Invigilant et al.
Property Terms I
Property Terms II
Property Terms III
Shining Words I
Shining Words II
Rhetorical Devices I
Rhetorical Devices II
Rhetorical Devices III
Rhetorical Devices IV
Maxims of Equity I
Maxims of Equity II
Maxims of Equity III
Rhetorical Devices III
Bill Long 11/24/04
Antistrophe and Antistrophon
Any attempt to achieve clarity on what is meant by antistrophe and antistrophon will be difficult. Lanham's last words after trying to define it are "Caveat scriptor"--let the writer beware. Why the writer should beware is seen in the basic meaning of the term. When the basic meaning itself invites metaphor, we know we are in for trouble!
Antistrophe may be translated as "turning about" or "turning in the opposite direction." Its most familiar usage is probably in the context of classical tragedy, where it is a part of a choral ode corresponding to the strophe, which immediately procedes and is identical to it in meter. But it also had a meaning in rhetoric, in philosophy and in logic. In rhetoric, possibly picking up on the 'repetition' part of the choral definition, it can be defined as "the repetition of closing words in successive numbers." In logic it suggests the conversion of terms in a proposition. This definition has perhaps led the Century Dictionary slightly astray when it defines its rhetorical usage as "the reciprocal conversion of the same words in consecutive clauses or sentences; as 'the master of the servant, the servant of the master.'* The OED also has the maddening habit of frequently
[*The philosophical meaning is beyond the scope of this mini-essay.]
copying the Century Dictionary and so it lists a "rhetorical and grammatical" definition as "the repetition of words in inverse order." It may be so, but I do not see how this helps enlarge our rhetorical world.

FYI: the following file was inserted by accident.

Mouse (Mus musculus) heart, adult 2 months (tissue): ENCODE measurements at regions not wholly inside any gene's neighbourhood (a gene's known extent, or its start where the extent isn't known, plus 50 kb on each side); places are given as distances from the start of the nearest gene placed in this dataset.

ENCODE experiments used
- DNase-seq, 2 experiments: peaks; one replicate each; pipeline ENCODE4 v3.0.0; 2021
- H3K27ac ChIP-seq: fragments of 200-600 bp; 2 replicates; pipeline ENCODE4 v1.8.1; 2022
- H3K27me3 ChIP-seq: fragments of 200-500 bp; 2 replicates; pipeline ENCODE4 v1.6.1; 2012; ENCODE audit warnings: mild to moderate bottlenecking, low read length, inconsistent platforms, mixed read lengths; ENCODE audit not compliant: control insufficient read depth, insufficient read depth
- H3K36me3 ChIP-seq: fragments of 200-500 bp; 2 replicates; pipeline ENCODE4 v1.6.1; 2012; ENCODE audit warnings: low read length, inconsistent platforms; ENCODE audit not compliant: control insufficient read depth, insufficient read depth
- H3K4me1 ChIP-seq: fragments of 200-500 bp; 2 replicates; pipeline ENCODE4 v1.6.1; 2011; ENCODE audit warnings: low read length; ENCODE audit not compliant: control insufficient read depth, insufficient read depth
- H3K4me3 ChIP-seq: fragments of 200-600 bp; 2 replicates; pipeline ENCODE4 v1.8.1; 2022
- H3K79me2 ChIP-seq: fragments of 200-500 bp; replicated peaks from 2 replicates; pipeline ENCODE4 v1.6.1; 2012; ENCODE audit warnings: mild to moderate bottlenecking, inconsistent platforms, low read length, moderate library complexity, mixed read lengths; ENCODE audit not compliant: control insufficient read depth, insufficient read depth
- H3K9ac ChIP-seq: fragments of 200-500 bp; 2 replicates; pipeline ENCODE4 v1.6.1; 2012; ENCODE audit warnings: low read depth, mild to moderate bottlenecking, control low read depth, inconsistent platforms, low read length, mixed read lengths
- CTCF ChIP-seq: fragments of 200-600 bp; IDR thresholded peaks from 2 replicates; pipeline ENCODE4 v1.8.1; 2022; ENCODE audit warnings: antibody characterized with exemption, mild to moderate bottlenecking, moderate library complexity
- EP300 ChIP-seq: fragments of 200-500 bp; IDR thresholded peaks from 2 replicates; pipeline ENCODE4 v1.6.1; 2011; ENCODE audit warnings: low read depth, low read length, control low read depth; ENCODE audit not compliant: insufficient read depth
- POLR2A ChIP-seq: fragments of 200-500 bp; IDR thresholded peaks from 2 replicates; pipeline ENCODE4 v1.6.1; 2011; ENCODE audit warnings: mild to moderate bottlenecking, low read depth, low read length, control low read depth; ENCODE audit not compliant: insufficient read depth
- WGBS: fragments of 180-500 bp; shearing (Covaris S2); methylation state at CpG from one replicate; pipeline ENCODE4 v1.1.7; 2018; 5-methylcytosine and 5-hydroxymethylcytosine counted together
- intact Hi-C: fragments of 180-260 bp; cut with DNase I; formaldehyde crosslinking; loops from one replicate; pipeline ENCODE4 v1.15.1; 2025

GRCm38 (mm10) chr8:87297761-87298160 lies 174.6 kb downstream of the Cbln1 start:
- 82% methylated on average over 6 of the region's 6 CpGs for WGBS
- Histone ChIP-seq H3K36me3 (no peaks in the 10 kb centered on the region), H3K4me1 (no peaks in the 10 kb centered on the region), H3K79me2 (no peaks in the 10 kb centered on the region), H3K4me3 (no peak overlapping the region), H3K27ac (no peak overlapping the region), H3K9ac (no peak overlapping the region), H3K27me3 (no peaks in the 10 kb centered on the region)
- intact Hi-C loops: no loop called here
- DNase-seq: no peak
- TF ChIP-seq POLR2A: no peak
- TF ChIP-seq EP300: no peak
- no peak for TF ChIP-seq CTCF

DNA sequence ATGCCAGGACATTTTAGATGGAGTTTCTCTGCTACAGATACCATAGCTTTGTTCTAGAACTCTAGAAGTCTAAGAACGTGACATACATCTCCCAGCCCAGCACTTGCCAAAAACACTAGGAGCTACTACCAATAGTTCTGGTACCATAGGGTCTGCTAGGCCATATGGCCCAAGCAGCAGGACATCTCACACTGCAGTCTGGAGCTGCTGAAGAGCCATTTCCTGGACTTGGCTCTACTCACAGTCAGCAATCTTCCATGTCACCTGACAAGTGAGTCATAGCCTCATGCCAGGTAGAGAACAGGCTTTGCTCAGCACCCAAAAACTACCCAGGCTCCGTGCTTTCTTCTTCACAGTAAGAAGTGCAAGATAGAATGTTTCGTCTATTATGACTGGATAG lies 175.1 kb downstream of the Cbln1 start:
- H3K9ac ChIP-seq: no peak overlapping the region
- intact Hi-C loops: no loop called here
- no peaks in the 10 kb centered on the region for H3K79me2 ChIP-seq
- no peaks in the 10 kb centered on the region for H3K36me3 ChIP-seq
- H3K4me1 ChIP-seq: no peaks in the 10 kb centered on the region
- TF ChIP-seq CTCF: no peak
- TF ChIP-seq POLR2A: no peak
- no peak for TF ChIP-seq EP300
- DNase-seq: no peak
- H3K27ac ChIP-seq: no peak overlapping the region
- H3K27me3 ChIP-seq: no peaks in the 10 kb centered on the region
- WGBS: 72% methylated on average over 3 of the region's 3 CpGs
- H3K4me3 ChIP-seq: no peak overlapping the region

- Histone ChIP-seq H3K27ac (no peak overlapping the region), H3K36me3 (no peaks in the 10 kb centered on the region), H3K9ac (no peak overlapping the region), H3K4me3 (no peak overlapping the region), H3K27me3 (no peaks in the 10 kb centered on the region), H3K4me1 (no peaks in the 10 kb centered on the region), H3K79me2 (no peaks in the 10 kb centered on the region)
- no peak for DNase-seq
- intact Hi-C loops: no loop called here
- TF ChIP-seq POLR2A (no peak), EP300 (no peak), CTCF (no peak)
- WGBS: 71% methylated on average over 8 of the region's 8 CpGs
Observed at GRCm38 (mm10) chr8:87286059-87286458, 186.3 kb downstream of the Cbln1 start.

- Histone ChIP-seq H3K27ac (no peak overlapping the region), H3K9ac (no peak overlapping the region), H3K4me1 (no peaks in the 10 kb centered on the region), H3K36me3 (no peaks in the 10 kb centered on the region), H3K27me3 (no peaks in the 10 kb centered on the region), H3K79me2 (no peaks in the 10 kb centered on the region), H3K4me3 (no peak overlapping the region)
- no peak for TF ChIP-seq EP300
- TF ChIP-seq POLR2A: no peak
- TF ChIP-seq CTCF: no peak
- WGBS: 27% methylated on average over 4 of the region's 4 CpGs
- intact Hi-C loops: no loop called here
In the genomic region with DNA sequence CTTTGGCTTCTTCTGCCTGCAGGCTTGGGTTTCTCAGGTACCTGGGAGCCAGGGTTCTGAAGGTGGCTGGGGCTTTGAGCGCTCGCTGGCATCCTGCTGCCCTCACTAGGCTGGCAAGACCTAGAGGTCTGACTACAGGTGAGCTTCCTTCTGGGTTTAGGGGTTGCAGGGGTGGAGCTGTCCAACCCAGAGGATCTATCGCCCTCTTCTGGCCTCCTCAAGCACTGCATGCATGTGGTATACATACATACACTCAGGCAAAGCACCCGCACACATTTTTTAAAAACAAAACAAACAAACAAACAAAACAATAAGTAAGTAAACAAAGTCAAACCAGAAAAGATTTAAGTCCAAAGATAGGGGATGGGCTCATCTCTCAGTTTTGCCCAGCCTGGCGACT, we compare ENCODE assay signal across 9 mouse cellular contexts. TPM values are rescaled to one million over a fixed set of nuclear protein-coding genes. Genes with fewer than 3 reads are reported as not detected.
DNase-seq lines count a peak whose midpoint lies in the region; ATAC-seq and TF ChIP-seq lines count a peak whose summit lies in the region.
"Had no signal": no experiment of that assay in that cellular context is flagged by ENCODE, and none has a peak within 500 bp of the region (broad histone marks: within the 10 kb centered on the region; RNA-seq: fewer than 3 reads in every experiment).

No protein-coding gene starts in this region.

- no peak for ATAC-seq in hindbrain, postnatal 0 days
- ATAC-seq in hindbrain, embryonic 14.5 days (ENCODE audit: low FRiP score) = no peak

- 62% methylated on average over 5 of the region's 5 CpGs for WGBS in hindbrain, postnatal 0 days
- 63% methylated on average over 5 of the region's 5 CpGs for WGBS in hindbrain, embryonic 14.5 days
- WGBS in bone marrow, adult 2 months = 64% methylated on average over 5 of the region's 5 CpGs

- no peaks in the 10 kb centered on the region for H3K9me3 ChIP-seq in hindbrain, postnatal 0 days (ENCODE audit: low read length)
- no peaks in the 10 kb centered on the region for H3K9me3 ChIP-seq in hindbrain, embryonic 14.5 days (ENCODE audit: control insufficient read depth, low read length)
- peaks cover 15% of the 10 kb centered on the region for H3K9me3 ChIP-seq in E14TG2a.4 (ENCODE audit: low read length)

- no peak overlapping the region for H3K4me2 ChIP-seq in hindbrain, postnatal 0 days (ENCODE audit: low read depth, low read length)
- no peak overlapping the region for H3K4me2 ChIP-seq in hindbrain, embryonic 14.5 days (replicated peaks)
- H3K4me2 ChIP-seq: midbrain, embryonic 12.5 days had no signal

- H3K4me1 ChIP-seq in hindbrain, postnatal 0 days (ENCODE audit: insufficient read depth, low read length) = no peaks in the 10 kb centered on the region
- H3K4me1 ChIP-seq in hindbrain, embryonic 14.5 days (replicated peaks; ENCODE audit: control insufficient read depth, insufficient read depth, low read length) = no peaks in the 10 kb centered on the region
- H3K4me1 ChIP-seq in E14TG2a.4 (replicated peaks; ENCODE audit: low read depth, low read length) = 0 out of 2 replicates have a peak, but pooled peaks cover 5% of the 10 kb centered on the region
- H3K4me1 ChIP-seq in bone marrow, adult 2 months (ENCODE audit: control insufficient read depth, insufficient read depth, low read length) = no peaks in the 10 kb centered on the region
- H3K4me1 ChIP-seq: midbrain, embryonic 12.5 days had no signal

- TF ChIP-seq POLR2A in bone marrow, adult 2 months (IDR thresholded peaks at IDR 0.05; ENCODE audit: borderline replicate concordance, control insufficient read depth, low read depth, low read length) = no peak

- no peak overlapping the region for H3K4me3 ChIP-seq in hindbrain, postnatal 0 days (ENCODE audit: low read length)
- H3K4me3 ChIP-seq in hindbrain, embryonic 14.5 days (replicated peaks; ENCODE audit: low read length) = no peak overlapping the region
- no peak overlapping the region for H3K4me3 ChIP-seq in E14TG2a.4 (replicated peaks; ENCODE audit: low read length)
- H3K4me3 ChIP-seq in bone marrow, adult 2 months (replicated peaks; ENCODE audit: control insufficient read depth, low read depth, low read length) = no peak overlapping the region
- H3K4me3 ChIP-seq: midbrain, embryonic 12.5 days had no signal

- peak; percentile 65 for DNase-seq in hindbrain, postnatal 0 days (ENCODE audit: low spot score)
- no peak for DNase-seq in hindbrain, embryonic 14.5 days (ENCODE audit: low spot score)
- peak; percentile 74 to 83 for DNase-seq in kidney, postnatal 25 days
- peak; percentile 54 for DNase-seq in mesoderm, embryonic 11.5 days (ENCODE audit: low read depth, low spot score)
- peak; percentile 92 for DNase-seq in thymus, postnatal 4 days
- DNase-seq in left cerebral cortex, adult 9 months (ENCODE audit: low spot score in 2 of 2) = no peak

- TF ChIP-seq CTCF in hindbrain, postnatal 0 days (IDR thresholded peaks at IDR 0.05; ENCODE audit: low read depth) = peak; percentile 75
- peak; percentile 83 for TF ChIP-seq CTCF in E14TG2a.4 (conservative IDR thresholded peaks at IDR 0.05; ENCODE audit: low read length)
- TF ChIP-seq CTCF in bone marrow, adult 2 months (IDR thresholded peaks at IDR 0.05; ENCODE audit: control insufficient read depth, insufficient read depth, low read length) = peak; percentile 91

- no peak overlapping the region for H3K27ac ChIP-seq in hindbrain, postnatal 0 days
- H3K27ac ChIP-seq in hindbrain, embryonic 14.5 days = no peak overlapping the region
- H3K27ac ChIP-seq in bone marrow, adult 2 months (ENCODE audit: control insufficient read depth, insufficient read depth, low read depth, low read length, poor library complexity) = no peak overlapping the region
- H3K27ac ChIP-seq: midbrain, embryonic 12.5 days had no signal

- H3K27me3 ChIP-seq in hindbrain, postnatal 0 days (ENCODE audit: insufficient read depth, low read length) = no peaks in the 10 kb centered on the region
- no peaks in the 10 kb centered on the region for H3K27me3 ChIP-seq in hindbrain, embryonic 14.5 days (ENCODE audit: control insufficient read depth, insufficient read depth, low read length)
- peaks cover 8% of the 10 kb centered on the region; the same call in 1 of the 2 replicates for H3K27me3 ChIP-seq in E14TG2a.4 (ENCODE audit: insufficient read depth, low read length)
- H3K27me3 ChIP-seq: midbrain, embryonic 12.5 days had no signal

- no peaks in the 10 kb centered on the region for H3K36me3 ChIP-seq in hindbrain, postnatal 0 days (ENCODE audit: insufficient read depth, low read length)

Creating Rhteorical Space for Antistrophe
I am more interested in it as a literary or rhetorical device to intensify speech or help persuade. When we then turn to Lanham's helpful discussion, he defines it as "repetition of a closing word or words at the end of several (usually successive clauses, sentences, or verses (p.16)." Henry Peacham, a contemporary of George Puttenham, gave an attractive biblical usage in his Garden of Eloquence (1577; 2nd ed. 1593). Quoting Paul's famous "love" chapter, he gives this example of antistrophe:
"When I was a child, I spoke like a child, I thought like a child, I reasoned like a child (I Cor. 13:11)."
The ringing cadence of the word "child" is not only a "turning about" from one line to the next, but serves to root our mind or set our mind on the idea. The rhetorical device of antistrophe, which other scholars have used interchangeably with epistrophe (a "turning upon" something), recognizes something very crucial about the nature of the human mind. Simply put, our minds tend to wander off in their own directions, even when we hear a convincing or attractively-put argument. Thus, our minds always need to be corraled, brought back to a center, re-focused. It is not a mental deficiency more than a simple fact of our human nature. Minds wander. By realizing this elementary fact, which most academicians never do, the speaker is able to lead the audience easily in the direction s/he desires. No one, who once hears I Cor. 13 will ever forget the fourfold use of "child" in verse 11.